Why Lutherans Care for Creation

Why Lutherans Care for Creation

Lutherans are uniquely positioned to address the critical issues of the environment from theological, ethical, and practical perspectives.

Lutherans have a creation-centered theology oriented to celebrate the gifts of creation. The theology of the cross leads us to be in solidarity with the human situation in all its pain and agony. Our affirmation of resurrection offers hope for new life in this world. Our sacramental theology claims that the finite can bear the infinite. We understand that the church exists for the sake of the world. We do not have an escapist theology. When Luther was asked what he would do if he knew the world would end tomorrow, he supposedly replied, “Plant a tree.”

Lutherans have a situational ethic built not on rules that can be confining, enslaving, and limiting. We are free to address new and complex problems, such as the environmental state of the world. We do so not as ones who dominate and exploit but as servants to our human and non-human neighbors. And we do so not out of fear or guilt or shame or arrogance but out of gratitude and with grace.

Lutherans have a history of social service to the poor, the elderly, the sick, the oppressed, the marginalized—hospitals, homes for the elderly, Lutheran Immigration Service, Lutheran World Relief, and on and on. We extend that commitment to protecting and healing Earth community.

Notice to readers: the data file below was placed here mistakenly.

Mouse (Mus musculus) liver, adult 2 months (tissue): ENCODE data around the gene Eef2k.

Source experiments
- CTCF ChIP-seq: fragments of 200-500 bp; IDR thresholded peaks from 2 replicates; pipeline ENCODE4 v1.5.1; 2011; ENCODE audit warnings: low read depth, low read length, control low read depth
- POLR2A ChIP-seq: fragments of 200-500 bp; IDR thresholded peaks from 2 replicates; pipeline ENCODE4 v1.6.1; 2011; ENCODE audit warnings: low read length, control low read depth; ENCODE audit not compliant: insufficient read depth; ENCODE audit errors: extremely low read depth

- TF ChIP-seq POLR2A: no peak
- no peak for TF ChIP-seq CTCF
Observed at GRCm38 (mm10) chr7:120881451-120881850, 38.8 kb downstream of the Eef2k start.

Lutherans have a long-standing social statement outling our commitment to be "Caring for Creation." Bishop Hanson has issued statements about our commitment to care for creation. As a denomination, we have had for several decades a fulltime person in environmental/hunger advocacy in Washington. We have others working on these issues in the headquarters in Chicago. Lutheran Public Policy offices address regional issues of advocacy. Many synod have passed resolutions to lower carbon emissions as means to address global climate change. The ELCA offers grants for environmental projects for seminaries, synods, and congregations.

We have a organization Lutherans Restoring Creation dedicated to bringing care for creation into the full life and mission of the ELCA. Several synods that have declared themselves to be Green Synods. Many synods have care-for-creation committees and hold lectures, workshops, and conferences on eco-justice subjects. There are many Lutheran congregations across the church with Care for Creation teams that work to incorporate the environmental commitment into parish life—worship, education, building and grounds, discipleship at home and work, and public ministry. Lutherans have spearheaded the Green Congregation Program, the Green Seminary Initiative, and the resources on the Web of Creation (www.webofcreation.org) and related sites. We have led the way in promoting a Season of Creation in the church year (www.seasonofcreation.com).

There are many outstanding Lutheran scholars in different fields who have written on this subject: Peter Bakken, Terry Fretheim, Norman Habel, Diane Jacobson, James Martin-Schramm, Cynthia Moe-Lobeda, Larry Rasmussen, David Rhoads, Barbara Rossing, Paul Santmire, Joseph Sittler, George Tinker, among others.

Lutherans are in a critical position to listen to the cry of the poor along with the cry of the Earth and to take leadership in addressing these critical issues of our day.

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